Turquoise, a former beauty queen turned hardworking single mother, prepares her rebellious teenage daughter for the Miss Juneteenth Pageant, hoping to keep her from repeating the same mistakes in life that she did. Read more.

Shirley (Hulu)
Directed by Josephine Decker

A young couple moves in with famed author Shirley Jackson and her Bennington College professor husband, Stanley Hyman, in the hope of starting a new life but instead find themselves fodder for a psychodrama that inspires Shirley’s next novel. Read more.

Welcome to Chechnya (HBO)
Directed by David France

This searing investigative work shadows a group of activists risking unimaginable peril to confront the ongoing anti-LGBTQ+ pogrom raging in the repressive and closed Russian republic. Unfettered access and a remarkable approach to protecting anonymity exposes this underreported atrocity—and an extraordinary group of people confronting evil.

July Releases

July 8

Mucho Mucho Amor (Netflix)
Directed by Cristina Costantini and Kareem Tabsch

Once the world’s most famous astrologer, Walter Mercado seeks to resurrect a forgotten legacy. Raised in the sugarcane fields of Puerto Rico, Walter grew up to become a gender-nonconforming, cape-wearing psychic whose televised horoscopes reached 120 million viewers a day for decades before he mysteriously disappeared. (Read more.)

July 10

Bloody Nose, Empty Pockets (VOD)
Directed by Bill and Turner Ross

In the shadows of the bright lights of Las Vegas, it’s last call for a beloved dive bar known as the Roaring 20s. A document of real people in an unreal situation facing an uncertain future: America at the end of 2016.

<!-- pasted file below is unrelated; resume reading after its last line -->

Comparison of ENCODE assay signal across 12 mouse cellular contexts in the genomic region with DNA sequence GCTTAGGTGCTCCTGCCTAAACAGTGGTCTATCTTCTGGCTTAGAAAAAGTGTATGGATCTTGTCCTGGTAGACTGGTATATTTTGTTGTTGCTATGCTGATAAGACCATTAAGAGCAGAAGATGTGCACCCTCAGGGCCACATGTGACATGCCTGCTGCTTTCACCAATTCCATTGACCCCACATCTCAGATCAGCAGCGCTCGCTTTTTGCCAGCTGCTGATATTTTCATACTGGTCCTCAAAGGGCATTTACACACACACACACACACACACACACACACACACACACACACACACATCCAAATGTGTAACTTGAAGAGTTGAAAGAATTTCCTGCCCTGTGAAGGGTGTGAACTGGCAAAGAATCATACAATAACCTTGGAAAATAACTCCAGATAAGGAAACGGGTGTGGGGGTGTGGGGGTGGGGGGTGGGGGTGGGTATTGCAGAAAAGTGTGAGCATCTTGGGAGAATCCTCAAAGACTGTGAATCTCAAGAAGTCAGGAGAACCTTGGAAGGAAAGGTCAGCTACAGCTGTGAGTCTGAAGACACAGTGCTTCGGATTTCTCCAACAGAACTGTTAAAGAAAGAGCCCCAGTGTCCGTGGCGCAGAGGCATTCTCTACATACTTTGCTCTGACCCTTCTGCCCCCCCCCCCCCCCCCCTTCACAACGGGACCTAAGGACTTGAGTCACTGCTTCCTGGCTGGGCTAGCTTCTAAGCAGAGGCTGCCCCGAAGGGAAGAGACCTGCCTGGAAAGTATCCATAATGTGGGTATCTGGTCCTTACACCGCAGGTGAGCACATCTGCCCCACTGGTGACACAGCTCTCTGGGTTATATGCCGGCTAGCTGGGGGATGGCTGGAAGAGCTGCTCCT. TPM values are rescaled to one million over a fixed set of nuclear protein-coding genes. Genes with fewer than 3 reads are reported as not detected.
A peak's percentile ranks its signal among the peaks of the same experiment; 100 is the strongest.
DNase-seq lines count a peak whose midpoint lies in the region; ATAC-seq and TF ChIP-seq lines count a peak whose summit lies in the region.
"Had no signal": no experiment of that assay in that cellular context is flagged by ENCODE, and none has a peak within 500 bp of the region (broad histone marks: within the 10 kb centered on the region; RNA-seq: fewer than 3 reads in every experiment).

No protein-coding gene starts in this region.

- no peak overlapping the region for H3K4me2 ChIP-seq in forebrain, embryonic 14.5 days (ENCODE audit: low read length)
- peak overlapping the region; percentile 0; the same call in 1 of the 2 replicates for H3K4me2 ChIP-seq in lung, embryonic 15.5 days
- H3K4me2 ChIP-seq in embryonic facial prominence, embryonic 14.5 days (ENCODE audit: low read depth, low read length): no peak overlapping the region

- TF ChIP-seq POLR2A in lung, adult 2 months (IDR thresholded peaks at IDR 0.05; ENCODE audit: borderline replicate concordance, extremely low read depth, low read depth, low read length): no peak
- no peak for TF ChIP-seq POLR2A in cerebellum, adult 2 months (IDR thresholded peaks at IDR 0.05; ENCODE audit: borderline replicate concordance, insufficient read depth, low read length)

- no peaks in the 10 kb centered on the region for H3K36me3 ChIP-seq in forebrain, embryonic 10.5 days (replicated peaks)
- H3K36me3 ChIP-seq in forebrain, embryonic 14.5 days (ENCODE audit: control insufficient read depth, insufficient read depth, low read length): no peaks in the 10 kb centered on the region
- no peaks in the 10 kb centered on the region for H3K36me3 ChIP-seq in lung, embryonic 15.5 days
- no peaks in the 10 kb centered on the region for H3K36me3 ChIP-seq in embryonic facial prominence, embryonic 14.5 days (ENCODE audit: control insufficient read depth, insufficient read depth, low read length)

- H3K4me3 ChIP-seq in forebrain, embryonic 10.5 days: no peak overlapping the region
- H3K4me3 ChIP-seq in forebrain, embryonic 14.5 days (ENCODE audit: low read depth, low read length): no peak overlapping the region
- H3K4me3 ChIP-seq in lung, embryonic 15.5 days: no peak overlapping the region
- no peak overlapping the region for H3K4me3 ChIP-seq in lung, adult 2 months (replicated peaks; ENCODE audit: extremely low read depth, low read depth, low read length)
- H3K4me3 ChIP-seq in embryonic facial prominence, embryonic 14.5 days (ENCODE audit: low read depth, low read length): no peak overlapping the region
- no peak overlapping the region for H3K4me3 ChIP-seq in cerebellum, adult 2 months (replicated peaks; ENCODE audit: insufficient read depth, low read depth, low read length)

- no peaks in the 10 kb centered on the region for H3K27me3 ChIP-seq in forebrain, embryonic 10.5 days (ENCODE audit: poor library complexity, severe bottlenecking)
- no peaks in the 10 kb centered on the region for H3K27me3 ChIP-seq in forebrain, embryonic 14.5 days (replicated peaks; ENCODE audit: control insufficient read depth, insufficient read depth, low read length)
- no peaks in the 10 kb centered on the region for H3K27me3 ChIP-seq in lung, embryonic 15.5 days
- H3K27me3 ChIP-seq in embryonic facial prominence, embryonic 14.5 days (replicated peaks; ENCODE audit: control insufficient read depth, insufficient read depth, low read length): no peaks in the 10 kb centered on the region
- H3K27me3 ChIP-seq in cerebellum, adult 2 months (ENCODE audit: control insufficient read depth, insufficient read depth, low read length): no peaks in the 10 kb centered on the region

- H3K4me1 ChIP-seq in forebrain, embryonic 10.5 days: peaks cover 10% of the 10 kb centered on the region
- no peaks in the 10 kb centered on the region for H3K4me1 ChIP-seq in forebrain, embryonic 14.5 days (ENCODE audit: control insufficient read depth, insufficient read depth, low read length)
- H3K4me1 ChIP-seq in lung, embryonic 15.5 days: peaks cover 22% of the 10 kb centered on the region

Palm Springs (Hulu and drive-ins)
Directed by Max Barbakow

When carefree Nyles and reluctant maid of honor Sarah have a chance encounter at a Palm Springs wedding, things get complicated the next morning when they find themselves unable to escape the venue, themselves, or each other. (Read more.)

Relic (VOD and drive-ins)
Directed by Natalie Erika James

When Edna, the elderly and widowed matriarch of the family, goes missing, her daughter Kay and granddaughter Sam travel to their remote family home to find her. Soon after her return, they start to discover a sinister presence haunting the house and taking control of Edna. (Read more.)

We Are Little Zombies (VOD)
Directed by Makato Nagahisa

Their parents are dead. They should be sad, but they can’t cry. So instead they form a kick-ass band. This is the story of four 13-year-olds in search of their emotions.

July 17

Sunlit Night (VOD)
Directed by David Wnendt

Between New York City and the far north of Norway, an American painter and a Russian émigré find each other in the Arctic Circle. Together, under a sun that never sets, they discover a future and family that they didn’t know they had.

July 23

Impetigore (Shudder)
Directed by Joko Anwar

An out-of-luck woman decides to go back to her secluded home village in hopes of inheritance. Little does she know, the villagers have been waiting for her, because she has what they need to lift off a plaguing curse.

July 24

Amulet (VOD)
Directed by Romola Garai

Tomaz, an ex-soldier now homeless in London, is offered a place to stay at a decaying house, inhabited by a young woman and her dying mother. As he starts to fall for Magda, Tomaz cannot ignore his suspicion that something insidious might also be living alongside them.

July 31

Boys State (select theaters; AppleTV+ on Aug. 14)
Directed by Amanda McBaine and Jesse Moss

In an unusual experiment, one thousand 17-year-old boys from Texas join together to build a representative government from the ground up.
(Read more.)

The Fight (Theaters and VOD)
Directed by Elyse Steinberg, Josh Kriegman, and Eli Despres

At this defining moment in American history, The Fight follows a scrappy team of heroic ACLU lawyers in an electrifying battle over essential rights in abortion, immigration, LGBTQ+ issues, and voting.
(Read more.)